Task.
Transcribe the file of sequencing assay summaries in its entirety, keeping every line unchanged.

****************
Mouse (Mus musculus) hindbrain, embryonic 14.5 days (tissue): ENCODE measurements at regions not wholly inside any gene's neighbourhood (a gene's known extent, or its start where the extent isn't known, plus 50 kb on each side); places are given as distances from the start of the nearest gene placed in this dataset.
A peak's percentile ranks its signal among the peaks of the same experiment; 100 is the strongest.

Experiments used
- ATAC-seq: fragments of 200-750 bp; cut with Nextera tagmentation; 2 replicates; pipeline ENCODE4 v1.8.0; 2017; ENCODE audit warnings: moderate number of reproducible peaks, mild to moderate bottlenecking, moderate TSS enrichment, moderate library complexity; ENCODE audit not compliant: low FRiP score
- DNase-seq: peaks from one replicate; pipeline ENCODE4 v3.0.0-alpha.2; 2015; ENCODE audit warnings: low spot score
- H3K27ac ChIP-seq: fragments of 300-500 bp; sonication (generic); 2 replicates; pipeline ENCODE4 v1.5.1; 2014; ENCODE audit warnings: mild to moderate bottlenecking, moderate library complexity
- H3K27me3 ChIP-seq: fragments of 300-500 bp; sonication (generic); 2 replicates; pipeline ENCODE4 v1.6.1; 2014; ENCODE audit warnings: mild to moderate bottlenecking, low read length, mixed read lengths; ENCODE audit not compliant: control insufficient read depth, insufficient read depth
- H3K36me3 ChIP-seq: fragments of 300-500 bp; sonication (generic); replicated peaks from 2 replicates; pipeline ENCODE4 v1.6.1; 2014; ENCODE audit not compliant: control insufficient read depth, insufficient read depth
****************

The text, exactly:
Mouse (Mus musculus) hindbrain, embryonic 14.5 days (tissue): ENCODE measurements at regions not wholly inside any gene's neighbourhood (a gene's known extent, or its start where the extent isn't known, plus 50 kb on each side); places are given as distances from the start of the nearest gene placed in this dataset.
A peak's percentile ranks its signal among the peaks of the same experiment; 100 is the strongest.

Experiments used
- ATAC-seq: fragments of 200-750 bp; cut with Nextera tagmentation; 2 replicates; pipeline ENCODE4 v1.8.0; 2017; ENCODE audit warnings: moderate number of reproducible peaks, mild to moderate bottlenecking, moderate TSS enrichment, moderate library complexity; ENCODE audit not compliant: low FRiP score
- DNase-seq: peaks from one replicate; pipeline ENCODE4 v3.0.0-alpha.2; 2015; ENCODE audit warnings: low spot score
- H3K27ac ChIP-seq: fragments of 300-500 bp; sonication (generic); 2 replicates; pipeline ENCODE4 v1.5.1; 2014; ENCODE audit warnings: mild to moderate bottlenecking, moderate library complexity
- H3K27me3 ChIP-seq: fragments of 300-500 bp; sonication (generic); 2 replicates; pipeline ENCODE4 v1.6.1; 2014; ENCODE audit warnings: mild to moderate bottlenecking, low read length, mixed read lengths; ENCODE audit not compliant: control insufficient read depth, insufficient read depth
- H3K36me3 ChIP-seq: fragments of 300-500 bp; sonication (generic); replicated peaks from 2 replicates; pipeline ENCODE4 v1.6.1; 2014; ENCODE audit not compliant: control insufficient read depth, insufficient read depth